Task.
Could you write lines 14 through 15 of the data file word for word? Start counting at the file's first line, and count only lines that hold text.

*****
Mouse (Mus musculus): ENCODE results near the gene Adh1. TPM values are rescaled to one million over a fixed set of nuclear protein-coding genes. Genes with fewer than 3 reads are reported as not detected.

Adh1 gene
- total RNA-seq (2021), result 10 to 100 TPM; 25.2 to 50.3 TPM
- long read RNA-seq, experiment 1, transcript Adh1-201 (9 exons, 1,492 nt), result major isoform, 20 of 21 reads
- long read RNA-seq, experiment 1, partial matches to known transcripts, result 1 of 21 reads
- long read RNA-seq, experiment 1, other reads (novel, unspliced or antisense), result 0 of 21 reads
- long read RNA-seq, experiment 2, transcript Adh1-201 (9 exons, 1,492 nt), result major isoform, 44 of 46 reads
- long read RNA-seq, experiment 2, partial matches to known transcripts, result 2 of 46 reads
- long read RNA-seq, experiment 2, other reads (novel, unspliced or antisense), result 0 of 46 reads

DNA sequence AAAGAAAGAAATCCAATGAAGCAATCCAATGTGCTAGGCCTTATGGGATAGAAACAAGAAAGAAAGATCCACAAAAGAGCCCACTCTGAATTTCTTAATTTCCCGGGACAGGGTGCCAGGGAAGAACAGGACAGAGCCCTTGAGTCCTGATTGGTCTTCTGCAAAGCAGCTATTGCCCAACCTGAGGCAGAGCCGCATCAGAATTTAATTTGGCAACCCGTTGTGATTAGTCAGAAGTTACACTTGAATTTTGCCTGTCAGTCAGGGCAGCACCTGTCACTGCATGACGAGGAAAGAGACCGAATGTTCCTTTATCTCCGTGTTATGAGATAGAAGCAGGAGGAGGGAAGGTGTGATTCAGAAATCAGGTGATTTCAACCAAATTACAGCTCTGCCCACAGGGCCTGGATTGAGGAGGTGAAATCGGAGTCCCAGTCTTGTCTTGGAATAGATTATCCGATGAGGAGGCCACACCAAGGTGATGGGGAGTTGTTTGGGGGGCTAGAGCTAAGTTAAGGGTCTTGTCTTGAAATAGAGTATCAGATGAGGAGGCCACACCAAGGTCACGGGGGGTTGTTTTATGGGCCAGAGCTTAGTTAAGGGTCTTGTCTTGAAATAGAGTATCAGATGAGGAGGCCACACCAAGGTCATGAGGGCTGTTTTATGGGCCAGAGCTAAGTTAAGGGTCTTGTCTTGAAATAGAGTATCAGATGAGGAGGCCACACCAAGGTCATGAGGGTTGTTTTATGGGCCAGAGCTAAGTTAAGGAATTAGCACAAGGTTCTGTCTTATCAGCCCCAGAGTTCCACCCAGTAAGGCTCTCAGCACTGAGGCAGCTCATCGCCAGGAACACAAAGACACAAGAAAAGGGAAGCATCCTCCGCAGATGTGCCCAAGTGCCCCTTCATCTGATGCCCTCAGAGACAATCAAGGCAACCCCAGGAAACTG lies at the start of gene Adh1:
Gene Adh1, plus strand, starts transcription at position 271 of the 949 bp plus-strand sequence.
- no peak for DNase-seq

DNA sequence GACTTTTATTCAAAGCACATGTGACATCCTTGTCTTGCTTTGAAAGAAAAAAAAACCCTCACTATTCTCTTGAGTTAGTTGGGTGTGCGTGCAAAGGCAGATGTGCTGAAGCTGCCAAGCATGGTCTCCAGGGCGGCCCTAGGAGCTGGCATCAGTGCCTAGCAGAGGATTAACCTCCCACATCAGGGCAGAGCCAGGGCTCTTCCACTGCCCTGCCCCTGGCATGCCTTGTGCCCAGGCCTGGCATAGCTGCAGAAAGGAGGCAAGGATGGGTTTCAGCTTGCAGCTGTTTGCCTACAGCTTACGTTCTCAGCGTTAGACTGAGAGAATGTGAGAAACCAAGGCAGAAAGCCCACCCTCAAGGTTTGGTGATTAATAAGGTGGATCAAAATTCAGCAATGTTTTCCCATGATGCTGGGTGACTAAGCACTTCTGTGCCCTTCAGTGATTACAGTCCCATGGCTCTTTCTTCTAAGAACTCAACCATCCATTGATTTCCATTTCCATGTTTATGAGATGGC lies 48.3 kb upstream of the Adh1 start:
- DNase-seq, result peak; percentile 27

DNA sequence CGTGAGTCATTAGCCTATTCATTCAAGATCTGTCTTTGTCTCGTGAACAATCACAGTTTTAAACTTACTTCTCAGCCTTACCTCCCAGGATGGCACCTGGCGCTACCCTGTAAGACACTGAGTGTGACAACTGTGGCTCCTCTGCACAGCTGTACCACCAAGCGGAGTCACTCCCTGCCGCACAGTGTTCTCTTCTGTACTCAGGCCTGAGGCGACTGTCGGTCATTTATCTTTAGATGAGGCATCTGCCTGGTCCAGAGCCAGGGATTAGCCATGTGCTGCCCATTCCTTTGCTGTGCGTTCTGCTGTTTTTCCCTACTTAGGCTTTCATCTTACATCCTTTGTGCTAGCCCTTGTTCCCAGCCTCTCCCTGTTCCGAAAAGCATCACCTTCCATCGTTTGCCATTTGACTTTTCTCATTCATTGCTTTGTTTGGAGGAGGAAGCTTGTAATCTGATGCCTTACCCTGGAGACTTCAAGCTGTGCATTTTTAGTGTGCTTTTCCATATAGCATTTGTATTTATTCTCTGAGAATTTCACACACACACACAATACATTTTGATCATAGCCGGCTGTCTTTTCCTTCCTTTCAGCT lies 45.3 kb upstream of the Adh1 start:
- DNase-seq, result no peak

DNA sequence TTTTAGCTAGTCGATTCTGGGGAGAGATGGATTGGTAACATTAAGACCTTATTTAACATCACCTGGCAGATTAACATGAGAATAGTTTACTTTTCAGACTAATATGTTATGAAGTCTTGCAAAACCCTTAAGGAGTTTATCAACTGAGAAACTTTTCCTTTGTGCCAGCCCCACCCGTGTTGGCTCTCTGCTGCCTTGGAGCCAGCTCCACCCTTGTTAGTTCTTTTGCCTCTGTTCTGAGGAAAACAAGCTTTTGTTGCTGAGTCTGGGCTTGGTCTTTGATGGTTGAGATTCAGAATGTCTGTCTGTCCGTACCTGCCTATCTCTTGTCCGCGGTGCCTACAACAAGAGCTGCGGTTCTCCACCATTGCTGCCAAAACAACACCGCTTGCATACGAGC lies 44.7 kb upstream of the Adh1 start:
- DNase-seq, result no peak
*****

- DNase-seq, result peak; percentile 27

DNA sequence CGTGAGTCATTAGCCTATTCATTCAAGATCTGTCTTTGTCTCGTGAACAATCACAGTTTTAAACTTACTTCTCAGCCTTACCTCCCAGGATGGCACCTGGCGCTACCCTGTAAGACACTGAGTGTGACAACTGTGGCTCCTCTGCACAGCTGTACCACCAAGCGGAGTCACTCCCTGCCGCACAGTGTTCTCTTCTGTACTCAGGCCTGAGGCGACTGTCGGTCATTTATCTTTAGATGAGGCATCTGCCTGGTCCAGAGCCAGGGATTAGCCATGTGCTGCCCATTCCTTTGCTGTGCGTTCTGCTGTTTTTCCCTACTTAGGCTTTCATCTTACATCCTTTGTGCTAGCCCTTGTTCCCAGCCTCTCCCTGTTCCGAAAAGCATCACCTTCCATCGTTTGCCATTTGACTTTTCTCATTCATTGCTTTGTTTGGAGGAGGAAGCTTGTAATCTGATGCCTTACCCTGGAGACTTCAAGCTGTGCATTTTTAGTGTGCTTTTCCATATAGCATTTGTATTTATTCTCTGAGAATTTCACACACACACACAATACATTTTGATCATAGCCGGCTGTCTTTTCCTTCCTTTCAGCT lies 45.3 kb upstream of the Adh1 start: